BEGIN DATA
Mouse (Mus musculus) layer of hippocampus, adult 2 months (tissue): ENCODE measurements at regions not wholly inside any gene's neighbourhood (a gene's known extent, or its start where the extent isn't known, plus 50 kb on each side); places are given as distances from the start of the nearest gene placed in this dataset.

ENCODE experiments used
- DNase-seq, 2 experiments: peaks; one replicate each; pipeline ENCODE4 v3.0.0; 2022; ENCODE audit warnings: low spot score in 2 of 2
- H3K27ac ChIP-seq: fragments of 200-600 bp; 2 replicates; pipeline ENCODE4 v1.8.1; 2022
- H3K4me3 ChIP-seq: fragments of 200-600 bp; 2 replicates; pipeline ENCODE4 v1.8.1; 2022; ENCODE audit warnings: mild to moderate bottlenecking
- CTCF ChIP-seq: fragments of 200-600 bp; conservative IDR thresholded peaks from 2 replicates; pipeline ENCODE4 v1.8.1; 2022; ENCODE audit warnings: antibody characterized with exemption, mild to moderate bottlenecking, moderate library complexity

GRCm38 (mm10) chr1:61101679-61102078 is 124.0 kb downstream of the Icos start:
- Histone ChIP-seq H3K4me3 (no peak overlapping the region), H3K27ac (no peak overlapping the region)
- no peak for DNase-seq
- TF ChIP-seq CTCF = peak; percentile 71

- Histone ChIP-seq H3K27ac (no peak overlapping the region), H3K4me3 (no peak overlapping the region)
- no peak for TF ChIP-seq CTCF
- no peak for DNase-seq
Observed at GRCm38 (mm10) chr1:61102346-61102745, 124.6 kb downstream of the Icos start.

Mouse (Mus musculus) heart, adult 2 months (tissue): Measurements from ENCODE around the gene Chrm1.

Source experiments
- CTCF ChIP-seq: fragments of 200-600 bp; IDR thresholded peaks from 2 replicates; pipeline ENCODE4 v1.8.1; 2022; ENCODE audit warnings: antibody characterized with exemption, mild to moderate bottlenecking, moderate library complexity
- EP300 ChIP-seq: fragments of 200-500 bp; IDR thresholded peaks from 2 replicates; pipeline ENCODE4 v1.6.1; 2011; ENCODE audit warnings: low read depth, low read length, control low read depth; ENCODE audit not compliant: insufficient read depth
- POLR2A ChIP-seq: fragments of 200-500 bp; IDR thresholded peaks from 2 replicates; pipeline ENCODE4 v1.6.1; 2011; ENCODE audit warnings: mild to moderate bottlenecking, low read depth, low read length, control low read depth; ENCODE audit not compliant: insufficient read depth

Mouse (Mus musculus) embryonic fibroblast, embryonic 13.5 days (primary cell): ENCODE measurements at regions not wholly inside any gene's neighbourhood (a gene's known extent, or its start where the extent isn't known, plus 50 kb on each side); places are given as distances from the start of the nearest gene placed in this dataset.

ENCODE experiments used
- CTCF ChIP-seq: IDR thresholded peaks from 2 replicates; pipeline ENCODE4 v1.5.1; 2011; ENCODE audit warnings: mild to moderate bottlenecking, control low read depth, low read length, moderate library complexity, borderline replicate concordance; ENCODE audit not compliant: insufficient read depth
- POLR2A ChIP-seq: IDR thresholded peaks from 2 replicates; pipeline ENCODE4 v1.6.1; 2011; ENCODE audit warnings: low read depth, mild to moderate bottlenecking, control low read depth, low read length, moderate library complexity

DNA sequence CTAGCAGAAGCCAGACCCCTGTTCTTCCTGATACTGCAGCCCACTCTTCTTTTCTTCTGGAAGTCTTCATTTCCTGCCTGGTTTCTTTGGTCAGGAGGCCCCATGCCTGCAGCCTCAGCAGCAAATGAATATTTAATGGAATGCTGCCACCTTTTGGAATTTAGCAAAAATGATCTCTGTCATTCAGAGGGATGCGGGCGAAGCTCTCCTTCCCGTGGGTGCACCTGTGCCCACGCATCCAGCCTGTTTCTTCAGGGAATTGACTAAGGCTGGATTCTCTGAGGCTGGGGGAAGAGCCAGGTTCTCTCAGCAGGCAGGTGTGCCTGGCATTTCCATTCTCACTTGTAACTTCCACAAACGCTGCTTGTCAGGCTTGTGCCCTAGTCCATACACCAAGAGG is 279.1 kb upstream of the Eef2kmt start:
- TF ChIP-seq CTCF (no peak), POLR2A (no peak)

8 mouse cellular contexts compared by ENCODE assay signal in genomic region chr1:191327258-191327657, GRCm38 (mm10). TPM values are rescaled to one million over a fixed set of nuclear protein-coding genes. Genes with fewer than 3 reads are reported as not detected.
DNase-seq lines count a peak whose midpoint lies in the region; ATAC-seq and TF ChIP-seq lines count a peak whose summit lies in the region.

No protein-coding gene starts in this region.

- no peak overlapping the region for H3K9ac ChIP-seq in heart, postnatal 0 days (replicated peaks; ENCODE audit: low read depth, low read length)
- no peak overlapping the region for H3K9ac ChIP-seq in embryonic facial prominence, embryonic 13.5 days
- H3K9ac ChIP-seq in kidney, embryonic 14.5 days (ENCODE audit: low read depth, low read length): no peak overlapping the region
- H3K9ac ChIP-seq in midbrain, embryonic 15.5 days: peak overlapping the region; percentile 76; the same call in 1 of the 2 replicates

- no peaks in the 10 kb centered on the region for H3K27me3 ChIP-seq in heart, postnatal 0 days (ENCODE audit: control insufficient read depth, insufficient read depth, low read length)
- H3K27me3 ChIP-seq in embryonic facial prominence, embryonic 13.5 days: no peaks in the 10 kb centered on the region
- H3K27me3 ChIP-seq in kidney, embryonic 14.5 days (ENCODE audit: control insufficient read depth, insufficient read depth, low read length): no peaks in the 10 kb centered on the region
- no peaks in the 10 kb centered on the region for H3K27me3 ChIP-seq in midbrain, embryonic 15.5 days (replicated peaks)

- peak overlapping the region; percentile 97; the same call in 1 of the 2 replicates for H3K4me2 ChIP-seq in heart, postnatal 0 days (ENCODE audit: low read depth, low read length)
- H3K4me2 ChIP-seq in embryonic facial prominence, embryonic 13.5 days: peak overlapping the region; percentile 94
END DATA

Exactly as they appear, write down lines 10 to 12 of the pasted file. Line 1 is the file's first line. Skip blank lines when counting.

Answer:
- TF ChIP-seq CTCF = peak; percentile 71

- Histone ChIP-seq H3K27ac (no peak overlapping the region), H3K4me3 (no peak overlapping the region)
- no peak for TF ChIP-seq CTCF